The Christian church is dying in the West. This is the painful
reality which is currently being avoided by some massive act of
collective suppression. To use terminology drawn from pastoral care,
the ecclesiastical institution is stuck in denial of its potential
demise. Unless the Western church embarks upon some substantial
process of reformation, the third millennium will dawn as the
None of the indicators are good. Over the twentieth century,
there has been an exodus from the church of epic proportions.
Fifteen years ago, David Barrett estimated that 53,000 people per
week were leaving the Christian church in Europe and North America,
and never coming back. This hemorrhage has not been stemmed. Not
only is the church losing its adherents at an alarming rate; it is
also failing to win new converts in any significant numbers.
The institution of the church has suffered the fate of other
central institutions such as the monarchy. An historical position of
respect, status and authority has become one of ridicule, derision
and irrelevance. The church in the West no longer speaks for or to
humanity. It appears to have become a marginalised and defensive
group pining for a moralistic past. Even the leaders of the
institution are beginning to lose confidence in it.
Recognition of the current crisis of the Western church may be
the beginning of hope. The precursor of reformation must be a deep
sense of grief for the state of the church, and lament over the
possibility of death. Denial is a blocking mechanism which robs us
of the energy for change. Any meaningful way forward involves not
escape from painful realities, but journey into and through them.
The present crisis quite possibly represents the call of God to the
Western church at the beginning of the third millennium: to change
The task of mission to Western culture looms as the great
challenge for the church. The situation now faced is one in which
Christianity lies in the past of the culture. No longer can the
gospel be presented as something new, with all the excitement
associated with novelty. For better of for worse, most Westerners
assume that they know what Christianity is about. It is about
intolerance, hypocrisy, repression, authority and abuse.
As modernity collapses, and the emerging postmodern culture
continues to gather strength, the church finds itself deeply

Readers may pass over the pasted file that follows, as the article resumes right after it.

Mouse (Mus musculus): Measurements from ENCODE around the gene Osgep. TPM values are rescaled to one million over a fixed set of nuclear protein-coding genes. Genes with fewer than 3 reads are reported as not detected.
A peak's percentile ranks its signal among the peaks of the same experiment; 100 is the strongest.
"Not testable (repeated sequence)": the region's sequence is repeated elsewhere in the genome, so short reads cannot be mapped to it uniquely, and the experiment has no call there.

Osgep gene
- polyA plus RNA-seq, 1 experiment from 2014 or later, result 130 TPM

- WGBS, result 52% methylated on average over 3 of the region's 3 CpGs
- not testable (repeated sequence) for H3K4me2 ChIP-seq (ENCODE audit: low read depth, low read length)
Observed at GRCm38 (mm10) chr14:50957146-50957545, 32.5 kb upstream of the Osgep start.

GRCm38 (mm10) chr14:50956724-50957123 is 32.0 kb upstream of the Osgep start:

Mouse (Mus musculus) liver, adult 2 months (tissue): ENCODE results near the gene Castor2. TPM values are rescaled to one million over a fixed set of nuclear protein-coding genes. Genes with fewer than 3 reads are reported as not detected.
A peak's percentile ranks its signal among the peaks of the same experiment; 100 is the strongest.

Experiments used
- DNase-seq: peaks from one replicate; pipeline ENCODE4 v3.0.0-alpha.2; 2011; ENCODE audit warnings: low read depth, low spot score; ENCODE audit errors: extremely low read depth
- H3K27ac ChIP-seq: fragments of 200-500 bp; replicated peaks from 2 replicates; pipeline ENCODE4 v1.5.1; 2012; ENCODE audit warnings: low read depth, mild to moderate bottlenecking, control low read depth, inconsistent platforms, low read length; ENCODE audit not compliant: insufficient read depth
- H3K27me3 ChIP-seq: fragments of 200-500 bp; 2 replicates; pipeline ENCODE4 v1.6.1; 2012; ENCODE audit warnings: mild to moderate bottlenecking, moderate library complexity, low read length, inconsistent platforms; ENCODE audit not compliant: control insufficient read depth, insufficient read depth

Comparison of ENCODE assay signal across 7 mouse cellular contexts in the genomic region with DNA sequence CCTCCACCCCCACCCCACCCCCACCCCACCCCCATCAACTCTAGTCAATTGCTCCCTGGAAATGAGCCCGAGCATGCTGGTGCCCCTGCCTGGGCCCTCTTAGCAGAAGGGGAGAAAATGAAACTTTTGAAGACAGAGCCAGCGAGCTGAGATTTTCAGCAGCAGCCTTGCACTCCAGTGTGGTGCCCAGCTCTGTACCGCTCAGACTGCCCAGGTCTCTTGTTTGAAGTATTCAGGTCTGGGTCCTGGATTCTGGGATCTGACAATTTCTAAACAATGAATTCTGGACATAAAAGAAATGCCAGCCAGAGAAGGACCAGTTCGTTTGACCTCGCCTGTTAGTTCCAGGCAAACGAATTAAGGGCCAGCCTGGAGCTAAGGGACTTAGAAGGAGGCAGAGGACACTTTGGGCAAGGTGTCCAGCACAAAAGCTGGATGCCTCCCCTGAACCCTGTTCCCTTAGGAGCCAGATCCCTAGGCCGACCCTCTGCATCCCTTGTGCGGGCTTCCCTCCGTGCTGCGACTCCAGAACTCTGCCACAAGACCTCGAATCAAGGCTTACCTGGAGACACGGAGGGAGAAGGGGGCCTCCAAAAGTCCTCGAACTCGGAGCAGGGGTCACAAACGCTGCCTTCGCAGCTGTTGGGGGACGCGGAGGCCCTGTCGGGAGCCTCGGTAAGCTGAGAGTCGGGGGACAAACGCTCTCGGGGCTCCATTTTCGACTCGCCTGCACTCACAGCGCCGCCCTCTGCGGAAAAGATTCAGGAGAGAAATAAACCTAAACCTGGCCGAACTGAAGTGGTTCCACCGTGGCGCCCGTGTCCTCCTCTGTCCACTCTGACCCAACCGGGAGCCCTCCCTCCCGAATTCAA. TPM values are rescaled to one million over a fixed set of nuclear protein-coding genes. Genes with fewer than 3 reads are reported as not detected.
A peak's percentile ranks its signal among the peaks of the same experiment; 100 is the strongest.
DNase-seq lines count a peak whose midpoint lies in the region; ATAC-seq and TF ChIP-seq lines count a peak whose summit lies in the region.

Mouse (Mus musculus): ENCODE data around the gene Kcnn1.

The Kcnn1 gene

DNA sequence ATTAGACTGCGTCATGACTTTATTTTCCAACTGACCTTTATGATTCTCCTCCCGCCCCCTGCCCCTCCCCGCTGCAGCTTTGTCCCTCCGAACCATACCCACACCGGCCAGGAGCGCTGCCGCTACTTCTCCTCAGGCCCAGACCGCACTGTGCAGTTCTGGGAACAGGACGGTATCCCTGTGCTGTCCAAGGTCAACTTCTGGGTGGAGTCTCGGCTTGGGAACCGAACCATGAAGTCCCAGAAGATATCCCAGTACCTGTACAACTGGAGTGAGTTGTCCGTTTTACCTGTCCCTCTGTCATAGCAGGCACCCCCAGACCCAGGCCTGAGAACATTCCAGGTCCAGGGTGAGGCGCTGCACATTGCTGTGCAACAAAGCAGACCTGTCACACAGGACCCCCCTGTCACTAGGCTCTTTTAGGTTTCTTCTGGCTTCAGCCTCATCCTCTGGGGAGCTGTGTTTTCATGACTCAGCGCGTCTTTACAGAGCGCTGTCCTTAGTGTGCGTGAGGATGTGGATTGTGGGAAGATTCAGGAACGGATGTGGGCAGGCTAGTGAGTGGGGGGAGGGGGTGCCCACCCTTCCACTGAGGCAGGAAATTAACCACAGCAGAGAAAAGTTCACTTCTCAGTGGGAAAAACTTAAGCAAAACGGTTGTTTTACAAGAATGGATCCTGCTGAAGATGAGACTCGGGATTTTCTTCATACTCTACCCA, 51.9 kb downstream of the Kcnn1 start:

entwined with the order which is passing, and fearful of the new
world. There is a temptation to retreat from the challenge in order
to preserve Christian identity, rather than undertaking the
difficult journey across the border into uncharted territory.
Christian mission, however, as an expression of the incarnational
movement of Christ, has always demanded decentering and risk.
It so happens that there is an explosion of interest in
spirituality and the deeper issues of life and meaning among
participants in the emerging culture. Unfortunately, they do not
think of Christianity as having anything to do with their spiritual
quest, and would never consider turning to the church for help. But
let us not doubt that their hunger is an intuitive seeking after the
God whom Christians claim to have discovered in Christ.
Areas to be addressed in any reforming of the Western church for
mission are legion. The reformation called for will be comprehensive
and uncomfortable. There will be a need to renegotiate our
understanding of God. Currently our picture of God is rather
static and Hellenistic, relatively unaffected by our central
assertion that in Jesus we discover who God is. Our missionary
calling will proceed from an understanding of God as dynamic,
compassionate and eternally fresh.
The shape and structure of church needs to change. A
preoccupation with buildings and the concerns of a paid professional
clergy hamper the progress of mission. I firmly believe that the
church must relocate and become humanized if it is to survive. It
will not be possible for Christians to exist in isolation from the
wider human community, as if our main business were the maintenance
of a religious club.
It is vital that concepts of holiness undergo radical
transformation. Particularly in the evangelical wing of the church,
holiness has been equated with separation and moralism. Jesus could
be accused of neither. He mixed widely with those who were regarded
as 'sinners', to the detriment of his own reputation. And his
emphasis was not on clean living, but on the redemptive acceptance
and forgiveness of God.
For many years conversion has been regarded as an isolated
event which precedes entry to the church. This was a luxury which
was allowed because of a predominantly Christian culture. In the
present climate, we must look again to conversion as a process which
may well take place as a corollary of belonging to a group of
people seeking to respond to Jesus. We will need a much greater
emphasis on openness and acceptance within the church.
Clearly, spirituality is of great interest to the emerging
culture. Much Christian spirituality is currently inauthentic and so
unappealing. Reform for the sake of mission might look to a
spirituality which is earthed, holistic, relational, human,
passionate and embodied.
There are many other issues needing to be addressed, including
those of scripture and denominationalism. But the
primary call is to the process of change itself; the will to be
transformed for the sake of God's call to life. It remains to be
seen whether the church in the West is willing to pay the price of
following Christ into a new era.